Community Projects as Social Activism: From Direct Action to Direct Services by Benjamin Shepard is an engaging and accessible work that will get today's students excited about the very real prospect of achieving lasting, positive change within their communities. It outlines a distinct approach to community practice born out of the intersection among social movements, day-to-day organizing, and the lessons of five decades of community change practices. This invaluable resource is a must-have for anyone involved in community organization, community health, and community activism practice research and policy.
Chapter 7: Mobilization and Spreading the Message
Mobilization and Spreading the Message
“[T]he media have become the social space where power is decided,” social movement scholar Manuel Castells (2007) recently asserted. With the advent of user-friendly horizontal social networks, new forms of communication—community radio stations and the Internet—find expression (Juris, 2008). Text messaging and social networking sites have become spaces where social movements take shape, igniting uprisings from the Arab Spring to Occupy Wall Street. “[I]nsurgent politics and social movements are able to intervene more decisively in the new communication space,” notes Castells (2007). And this is perhaps why the powers that be tend to restrict these social networks in periods of social unrest (Burns, 2011).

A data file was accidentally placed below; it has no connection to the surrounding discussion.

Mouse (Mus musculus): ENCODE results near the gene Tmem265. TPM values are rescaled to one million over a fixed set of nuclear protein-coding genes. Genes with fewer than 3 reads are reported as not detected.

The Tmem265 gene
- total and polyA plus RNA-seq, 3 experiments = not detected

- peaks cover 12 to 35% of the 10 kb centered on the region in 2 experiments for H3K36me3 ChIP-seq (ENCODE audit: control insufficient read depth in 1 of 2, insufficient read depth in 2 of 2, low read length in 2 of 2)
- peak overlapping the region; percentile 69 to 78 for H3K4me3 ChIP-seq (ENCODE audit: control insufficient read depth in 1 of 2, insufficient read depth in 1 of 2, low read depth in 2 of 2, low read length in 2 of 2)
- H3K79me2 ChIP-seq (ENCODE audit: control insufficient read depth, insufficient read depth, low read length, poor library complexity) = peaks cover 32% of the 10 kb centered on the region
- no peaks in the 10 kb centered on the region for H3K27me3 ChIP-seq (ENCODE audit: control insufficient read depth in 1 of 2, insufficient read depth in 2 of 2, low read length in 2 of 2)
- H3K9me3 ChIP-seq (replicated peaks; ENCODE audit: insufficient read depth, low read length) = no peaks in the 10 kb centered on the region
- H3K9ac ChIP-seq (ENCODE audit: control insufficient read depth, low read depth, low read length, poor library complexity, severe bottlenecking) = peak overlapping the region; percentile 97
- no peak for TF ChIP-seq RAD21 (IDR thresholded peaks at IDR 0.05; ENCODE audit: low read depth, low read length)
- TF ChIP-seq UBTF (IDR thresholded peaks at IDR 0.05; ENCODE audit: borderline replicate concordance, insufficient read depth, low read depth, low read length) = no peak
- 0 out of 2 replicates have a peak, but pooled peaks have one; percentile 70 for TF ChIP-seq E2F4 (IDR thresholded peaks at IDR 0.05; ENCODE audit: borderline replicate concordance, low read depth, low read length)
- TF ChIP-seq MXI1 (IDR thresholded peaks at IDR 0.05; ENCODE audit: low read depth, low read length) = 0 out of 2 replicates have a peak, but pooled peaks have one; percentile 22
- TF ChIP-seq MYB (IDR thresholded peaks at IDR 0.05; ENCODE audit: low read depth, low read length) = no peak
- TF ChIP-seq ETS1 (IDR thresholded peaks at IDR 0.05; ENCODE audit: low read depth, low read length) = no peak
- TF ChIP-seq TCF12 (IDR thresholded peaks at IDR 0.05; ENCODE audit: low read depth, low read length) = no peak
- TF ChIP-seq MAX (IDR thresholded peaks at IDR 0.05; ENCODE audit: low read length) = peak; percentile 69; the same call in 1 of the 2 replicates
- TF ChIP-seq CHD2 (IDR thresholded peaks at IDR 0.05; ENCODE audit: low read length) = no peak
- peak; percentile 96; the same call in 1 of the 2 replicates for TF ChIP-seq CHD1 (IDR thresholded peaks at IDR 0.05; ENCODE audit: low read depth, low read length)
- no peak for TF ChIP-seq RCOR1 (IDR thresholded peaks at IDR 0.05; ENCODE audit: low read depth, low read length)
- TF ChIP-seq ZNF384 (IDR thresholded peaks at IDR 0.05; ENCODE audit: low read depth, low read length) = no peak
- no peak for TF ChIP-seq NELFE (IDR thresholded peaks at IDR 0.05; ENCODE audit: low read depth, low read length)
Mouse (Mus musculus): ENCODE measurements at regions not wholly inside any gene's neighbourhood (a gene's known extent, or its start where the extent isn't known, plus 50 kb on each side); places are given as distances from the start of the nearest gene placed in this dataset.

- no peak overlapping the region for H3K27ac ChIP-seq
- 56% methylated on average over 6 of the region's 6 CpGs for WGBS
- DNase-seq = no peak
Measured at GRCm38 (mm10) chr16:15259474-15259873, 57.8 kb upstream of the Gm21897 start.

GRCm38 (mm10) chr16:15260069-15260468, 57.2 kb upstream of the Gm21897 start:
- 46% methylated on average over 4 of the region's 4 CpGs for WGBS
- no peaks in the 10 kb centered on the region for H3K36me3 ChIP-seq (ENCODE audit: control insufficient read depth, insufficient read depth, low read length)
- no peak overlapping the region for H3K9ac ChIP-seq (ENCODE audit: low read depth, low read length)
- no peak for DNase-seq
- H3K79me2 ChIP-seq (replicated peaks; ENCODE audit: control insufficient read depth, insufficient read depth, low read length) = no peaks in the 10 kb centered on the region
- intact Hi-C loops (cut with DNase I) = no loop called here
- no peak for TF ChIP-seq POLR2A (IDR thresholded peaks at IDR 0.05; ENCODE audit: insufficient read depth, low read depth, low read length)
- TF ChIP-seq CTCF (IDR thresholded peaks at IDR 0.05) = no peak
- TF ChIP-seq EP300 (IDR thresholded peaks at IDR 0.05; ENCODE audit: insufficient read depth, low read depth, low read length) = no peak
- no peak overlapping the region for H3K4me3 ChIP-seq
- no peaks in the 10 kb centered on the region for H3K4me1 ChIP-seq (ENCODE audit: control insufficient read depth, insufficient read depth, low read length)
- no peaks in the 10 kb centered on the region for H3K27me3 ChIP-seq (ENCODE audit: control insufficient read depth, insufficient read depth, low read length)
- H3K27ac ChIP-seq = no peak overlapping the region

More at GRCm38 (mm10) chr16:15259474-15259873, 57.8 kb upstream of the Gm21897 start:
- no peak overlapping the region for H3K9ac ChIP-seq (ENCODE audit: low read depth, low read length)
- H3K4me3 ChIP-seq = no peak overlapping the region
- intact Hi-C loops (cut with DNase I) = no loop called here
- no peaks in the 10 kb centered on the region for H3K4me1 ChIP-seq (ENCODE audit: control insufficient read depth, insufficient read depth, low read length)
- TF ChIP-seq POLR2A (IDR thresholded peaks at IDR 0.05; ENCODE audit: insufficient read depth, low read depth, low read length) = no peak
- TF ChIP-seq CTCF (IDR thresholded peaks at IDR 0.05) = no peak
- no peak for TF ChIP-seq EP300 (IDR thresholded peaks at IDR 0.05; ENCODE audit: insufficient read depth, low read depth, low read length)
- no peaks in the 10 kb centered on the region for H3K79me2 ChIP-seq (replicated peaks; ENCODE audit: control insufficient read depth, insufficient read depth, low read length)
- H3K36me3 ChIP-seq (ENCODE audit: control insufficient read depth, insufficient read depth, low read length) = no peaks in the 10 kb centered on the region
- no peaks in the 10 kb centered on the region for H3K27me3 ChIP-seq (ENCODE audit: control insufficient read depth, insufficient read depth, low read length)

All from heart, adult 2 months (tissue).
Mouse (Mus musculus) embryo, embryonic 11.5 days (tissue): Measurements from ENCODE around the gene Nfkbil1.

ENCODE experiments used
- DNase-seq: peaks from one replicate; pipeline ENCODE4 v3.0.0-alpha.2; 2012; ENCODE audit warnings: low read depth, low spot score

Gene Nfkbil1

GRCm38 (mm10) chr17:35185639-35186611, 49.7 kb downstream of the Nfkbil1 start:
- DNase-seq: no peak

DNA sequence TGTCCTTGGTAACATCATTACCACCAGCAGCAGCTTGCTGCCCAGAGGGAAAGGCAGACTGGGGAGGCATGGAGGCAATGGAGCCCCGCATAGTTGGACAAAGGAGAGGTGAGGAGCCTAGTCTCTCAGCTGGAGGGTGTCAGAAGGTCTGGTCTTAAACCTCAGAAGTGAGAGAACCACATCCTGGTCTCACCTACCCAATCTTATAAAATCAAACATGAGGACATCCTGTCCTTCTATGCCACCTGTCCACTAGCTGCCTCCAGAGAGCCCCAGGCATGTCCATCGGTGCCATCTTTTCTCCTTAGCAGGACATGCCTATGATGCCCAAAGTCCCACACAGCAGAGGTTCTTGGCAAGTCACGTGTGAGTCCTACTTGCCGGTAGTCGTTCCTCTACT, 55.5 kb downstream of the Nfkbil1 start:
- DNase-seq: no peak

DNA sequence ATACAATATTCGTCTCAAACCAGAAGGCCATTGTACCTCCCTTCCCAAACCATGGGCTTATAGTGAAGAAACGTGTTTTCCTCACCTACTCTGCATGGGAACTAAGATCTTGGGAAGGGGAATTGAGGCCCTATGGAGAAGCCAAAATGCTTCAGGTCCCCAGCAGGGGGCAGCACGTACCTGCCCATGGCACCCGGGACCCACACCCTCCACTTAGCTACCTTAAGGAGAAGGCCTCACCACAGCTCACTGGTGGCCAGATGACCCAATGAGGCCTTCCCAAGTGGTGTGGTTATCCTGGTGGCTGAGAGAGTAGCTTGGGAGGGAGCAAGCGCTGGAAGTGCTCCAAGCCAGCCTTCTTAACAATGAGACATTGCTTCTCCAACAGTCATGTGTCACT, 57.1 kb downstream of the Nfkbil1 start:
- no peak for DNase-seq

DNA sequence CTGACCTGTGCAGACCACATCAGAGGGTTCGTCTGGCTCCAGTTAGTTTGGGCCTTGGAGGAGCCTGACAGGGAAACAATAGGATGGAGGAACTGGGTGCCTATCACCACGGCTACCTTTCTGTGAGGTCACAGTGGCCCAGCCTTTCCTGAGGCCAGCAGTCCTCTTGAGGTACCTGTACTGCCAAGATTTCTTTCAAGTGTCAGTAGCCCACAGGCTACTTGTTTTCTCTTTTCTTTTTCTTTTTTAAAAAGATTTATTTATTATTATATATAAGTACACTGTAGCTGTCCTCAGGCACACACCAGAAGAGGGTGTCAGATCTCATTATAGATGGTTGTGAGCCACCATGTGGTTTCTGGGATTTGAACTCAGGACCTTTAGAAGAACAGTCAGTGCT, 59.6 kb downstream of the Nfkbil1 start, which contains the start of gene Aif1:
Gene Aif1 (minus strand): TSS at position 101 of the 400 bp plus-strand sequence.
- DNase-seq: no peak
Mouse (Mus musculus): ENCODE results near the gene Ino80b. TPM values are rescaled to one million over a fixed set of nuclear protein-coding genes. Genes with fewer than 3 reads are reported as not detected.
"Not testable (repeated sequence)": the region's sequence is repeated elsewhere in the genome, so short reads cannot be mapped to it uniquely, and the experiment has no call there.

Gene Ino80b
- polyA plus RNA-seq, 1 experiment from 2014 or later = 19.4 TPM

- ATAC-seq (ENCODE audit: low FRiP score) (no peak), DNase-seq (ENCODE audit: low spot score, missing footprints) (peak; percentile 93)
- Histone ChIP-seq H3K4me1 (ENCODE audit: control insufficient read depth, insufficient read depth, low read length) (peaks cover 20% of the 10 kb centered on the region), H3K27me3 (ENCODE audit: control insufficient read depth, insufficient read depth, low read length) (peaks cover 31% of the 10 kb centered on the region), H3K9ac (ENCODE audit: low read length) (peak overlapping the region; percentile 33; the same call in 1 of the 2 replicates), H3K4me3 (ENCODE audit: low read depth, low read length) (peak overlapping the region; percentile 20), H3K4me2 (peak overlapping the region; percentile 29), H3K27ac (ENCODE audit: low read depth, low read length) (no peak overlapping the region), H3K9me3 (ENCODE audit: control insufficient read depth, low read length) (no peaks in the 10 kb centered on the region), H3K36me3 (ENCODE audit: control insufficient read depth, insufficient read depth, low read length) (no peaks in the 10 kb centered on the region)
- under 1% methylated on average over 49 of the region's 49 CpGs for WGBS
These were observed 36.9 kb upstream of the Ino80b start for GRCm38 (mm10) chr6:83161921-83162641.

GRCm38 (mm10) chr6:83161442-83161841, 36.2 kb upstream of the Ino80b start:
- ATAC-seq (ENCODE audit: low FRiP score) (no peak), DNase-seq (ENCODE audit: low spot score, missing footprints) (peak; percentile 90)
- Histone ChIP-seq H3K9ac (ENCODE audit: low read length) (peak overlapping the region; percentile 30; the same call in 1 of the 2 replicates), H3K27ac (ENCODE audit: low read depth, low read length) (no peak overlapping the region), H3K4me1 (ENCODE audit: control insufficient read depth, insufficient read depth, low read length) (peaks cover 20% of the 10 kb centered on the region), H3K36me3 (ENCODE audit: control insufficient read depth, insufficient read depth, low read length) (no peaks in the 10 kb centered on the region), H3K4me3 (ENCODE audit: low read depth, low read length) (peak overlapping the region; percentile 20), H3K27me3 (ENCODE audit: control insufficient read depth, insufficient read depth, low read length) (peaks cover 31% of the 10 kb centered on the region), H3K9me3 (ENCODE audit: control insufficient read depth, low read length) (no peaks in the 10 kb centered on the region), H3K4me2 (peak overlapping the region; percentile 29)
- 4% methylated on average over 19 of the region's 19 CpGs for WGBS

This chapter considers the ways movement stories find audiences, build communities, and ...